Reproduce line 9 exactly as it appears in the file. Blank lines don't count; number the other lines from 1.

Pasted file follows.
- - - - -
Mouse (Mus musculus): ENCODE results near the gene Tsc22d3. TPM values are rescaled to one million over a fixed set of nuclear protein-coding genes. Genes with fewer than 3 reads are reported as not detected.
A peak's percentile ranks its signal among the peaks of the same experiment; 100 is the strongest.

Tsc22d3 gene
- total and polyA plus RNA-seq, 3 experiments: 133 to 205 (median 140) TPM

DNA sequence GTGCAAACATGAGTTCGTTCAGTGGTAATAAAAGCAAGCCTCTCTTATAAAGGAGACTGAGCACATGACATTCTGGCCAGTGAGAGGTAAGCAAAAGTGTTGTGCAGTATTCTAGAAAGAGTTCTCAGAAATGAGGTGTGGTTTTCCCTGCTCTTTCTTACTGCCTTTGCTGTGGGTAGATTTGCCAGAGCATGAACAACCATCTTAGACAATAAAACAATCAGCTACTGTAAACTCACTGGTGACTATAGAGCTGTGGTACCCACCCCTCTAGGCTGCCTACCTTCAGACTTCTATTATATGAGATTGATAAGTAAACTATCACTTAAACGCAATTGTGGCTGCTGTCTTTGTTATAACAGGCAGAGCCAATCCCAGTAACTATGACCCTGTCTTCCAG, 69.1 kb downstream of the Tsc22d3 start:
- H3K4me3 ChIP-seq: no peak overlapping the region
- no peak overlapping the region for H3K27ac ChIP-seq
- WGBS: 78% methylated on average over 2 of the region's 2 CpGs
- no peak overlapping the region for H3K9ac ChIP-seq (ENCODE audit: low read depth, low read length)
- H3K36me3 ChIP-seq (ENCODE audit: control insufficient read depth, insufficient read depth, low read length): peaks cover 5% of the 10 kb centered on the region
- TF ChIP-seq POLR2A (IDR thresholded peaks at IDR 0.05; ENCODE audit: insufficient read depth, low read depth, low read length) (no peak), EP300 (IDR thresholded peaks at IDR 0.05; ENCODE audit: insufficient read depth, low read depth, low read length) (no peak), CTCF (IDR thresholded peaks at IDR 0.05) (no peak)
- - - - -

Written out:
- no peak overlapping the region for H3K9ac ChIP-seq (ENCODE audit: low read depth, low read length)